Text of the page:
Monday, January 20, 2014

Good Jargon and Bad Jargon

While many people perceive of jargon as undesirable, I find that it often can have value. For instance, when talking about polymer diffusion, the word "reptation" is invaluable. The word is used to describe the 1-dimensional diffusion that a polymer chain typically undergoes. There are a lot of concepts that are all wrapped up in that little word.
What concepts? Well consider a more complete description of how reptation arises: In a molten polymer, any given chain is constrained by neighboring molecules. The net effect is that the polymer can be envisioned as being trapped in a tube such as is seen on the right. Since it would require extreme coordination of the movement of multiple molecules to produce any motion perpendicular to the direction of the chain, the most common direction for diffusion is along the chain. Since this motion resembles the crawling of a reptile, the word "reptation" is used to describe it.

It's a wonderful piece of jargon. It captures a whole range of ideas in one word, it is very clear what it means and doesn't mean, and if you don't know what the word means, it is highly unlikely that you will think you know what it means.

Compare this to these examples of bad jargon, such as "good laboratory practices" or "physical aging" or worst of all - "resin".

Unless you are familiar with the medical device industry, "good laboratory practices" has no special meaning. You probably figure it refers to working safely, writing data in your notebook and other routines that people have tried to teach you about what it means to be a good engineer or scientist. Unfortunately, good laboratory practices has a very significant and well-defined meaning to the US FDA that extends far beyond what most people think. And that's why it's bad jargon - it's too easy for people to think they know what it means only to face serious consequences when they find out otherwise.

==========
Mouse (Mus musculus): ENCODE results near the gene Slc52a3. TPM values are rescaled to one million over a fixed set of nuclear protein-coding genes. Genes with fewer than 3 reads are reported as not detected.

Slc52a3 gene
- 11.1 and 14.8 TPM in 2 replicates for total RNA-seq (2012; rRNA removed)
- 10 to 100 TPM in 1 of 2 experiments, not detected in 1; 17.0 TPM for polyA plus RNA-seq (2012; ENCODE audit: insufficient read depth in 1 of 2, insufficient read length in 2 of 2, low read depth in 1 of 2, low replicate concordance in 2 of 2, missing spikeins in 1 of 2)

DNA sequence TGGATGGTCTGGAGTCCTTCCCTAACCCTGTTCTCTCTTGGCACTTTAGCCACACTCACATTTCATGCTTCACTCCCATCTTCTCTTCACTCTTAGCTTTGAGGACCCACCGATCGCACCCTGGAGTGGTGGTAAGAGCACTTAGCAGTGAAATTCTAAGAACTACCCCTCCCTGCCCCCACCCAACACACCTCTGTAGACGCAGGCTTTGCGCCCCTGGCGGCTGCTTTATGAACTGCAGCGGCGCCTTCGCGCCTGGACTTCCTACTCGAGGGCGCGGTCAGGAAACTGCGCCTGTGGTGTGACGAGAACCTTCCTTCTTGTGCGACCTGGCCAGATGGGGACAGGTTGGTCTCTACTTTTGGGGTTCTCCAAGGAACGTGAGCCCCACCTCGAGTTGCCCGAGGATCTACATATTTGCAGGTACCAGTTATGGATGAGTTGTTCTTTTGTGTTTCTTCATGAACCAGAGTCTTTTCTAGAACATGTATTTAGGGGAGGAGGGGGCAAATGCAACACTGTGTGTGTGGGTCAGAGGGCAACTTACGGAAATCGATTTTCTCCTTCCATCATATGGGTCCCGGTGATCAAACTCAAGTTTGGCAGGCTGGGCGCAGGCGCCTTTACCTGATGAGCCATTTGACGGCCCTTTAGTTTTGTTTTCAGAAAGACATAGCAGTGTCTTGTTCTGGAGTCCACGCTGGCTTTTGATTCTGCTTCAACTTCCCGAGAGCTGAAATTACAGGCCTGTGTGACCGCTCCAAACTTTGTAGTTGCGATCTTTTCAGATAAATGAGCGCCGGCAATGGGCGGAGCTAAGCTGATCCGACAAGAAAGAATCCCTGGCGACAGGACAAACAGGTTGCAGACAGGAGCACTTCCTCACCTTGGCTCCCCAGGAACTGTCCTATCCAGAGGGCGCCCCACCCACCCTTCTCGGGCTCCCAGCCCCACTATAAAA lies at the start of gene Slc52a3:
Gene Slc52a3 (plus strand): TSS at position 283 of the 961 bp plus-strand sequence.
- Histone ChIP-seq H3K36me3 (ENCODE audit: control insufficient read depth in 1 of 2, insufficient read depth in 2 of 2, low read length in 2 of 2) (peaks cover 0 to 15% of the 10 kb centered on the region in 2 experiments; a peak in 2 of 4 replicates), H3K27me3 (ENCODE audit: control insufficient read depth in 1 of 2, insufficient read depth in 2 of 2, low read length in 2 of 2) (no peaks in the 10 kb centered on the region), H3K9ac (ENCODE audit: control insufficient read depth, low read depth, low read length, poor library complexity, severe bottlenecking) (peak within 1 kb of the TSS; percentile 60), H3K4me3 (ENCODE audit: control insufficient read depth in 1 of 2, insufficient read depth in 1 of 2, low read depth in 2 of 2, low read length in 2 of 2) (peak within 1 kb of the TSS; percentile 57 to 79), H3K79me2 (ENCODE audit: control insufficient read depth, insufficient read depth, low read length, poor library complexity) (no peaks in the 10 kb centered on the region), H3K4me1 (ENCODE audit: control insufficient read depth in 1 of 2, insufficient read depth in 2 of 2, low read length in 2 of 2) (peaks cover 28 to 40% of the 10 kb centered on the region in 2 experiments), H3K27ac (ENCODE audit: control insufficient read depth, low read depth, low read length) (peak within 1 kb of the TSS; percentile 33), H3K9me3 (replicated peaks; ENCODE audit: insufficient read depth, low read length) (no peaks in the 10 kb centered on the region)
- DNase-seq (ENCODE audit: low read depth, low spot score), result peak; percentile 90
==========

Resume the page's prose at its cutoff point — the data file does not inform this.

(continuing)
Physical aging is another example of bad jargon. This is used to describe the movement of glass polymers. While it is commonly taught that the glass transition prevents the movement of polymers, that is not true. It only prevents the movement of polymers relative to each other. When the whole mass shrinks and pulls together uniformly (at least uniformly on a local basis), that is an example of physical aging. While it's similar to "reptation" in that few people would be able to devise exactly what physical aging means, it isn't a new or remote enough word to set itself off as good jargon does. Now knowing what it is, would you really call it physical aging if asked to devise a word (or two) for it? Wouldn't glassy shrinkage work better? Or how about "decrementum", from the Latin word for shrinkage.

The worst offender however is "resin". First, it can be used to describe the sticky plant secrection (and these resins can be chemically modified and added to polymers as tackifiers or plasticizers, so don't think that this biomaterial has no ties to the polymer industry). But it can also be used to describe a reactive polymer system, such as a thermoset polyester or epoxy. And it can also be used to describe fully polymerized thermoplastics (usually in the pellet form) such a nylon. In other words, it can be anything to everyone. What a horrible word. It's one I would love to get rid of as it is as descriptive as "thingamajig", and a perfect example of bad jargon.

Good jargon communicates while bad jargon obfuscates.

Previous Years

January 20, 2012: Free Access to Polymer Research

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